In recent years, film and media studies has witnessed growing interest in the areas of “informal” film distribution and amateur fiction filmaking. Both are apposite discussion points, as they point not only to the unregulatory nature and (the alleged) “threats” associated with the Internet in an era of viral “shock videos”, but also to the creative potential that the amateur has in exploring these areas for capitalistic/creative means.
The British filmmaker Jason Impey is relevant here. A number of his shorts and features take as their focus the filming of “real death” for monetary or artistic ends, with titles such as Suicide Snuff (2008) pseudo-documenting the creative processes involved in the shooting and distributing of snuff movies. It might be suggested that the “amateur” qualities of his shot-on-video films (i.e. shaky cameras) and the largely informal methods through which they are distributed (online), pertain to “authenticity”. However, while it is true that other “filmmakers” have operated under these auspices, Impey is not concerned with “fooling” anyone. Rather, he positions “the snuff movie” as an intertextual reference point: one that is bound to an appreciation of (or “love” for) "video nasties" such as Snuff (1976), Faces of Death (1978) and Cannibal Holocaust (1980), and the centrality of the snuff mythology to their historical legacies as banned movies in Britain (Petley 2000).
In the clip provided, Impey plays himself: a factor which at once hints towards the many economic compromises that befall amateur filmmakers (often directors “star” in their own films), while also implying a certain recognisability and/or infamy on his part (it is expected that the viewer already knows who he is). He also “boasts” to the camera that he has been tipped-off about the existence of a real snuff movie—one that he seeks to claim and profiteer from.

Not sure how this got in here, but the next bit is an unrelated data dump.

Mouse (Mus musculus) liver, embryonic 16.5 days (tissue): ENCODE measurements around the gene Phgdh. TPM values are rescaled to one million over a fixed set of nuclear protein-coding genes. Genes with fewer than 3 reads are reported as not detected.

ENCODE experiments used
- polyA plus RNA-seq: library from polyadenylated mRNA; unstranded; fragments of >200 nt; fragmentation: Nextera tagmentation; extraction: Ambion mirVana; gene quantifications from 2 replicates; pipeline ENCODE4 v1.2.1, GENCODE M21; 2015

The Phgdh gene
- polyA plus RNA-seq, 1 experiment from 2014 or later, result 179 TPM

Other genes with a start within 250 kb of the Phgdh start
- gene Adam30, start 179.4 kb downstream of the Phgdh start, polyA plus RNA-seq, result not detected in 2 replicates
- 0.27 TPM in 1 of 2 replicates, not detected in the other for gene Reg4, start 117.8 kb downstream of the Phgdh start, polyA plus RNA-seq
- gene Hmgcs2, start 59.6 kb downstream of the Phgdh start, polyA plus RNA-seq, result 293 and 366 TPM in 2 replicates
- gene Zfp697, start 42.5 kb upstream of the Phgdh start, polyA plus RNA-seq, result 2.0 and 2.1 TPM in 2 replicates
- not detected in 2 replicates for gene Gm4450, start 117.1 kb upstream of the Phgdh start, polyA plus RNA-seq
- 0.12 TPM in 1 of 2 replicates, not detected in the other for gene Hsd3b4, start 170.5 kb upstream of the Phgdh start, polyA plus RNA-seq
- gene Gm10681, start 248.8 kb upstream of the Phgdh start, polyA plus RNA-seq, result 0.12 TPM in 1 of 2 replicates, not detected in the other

What is most interesting about this is the way through which Impey works to satirise what we might recognise as the “exclusivity of snuff” by, first, “claiming” the found film as his own, second, pointing to its elusiveness and desirability among certain factions of the dark web, while third, placing the snuff movie in the context of exploitation film history and fan culture. These elements of the film at once strip the snuff movie of its broader threat, by celebrating the “hunt” for snuff as fan practice, as well as the mythology's place in British history as a nostalgic point of reference.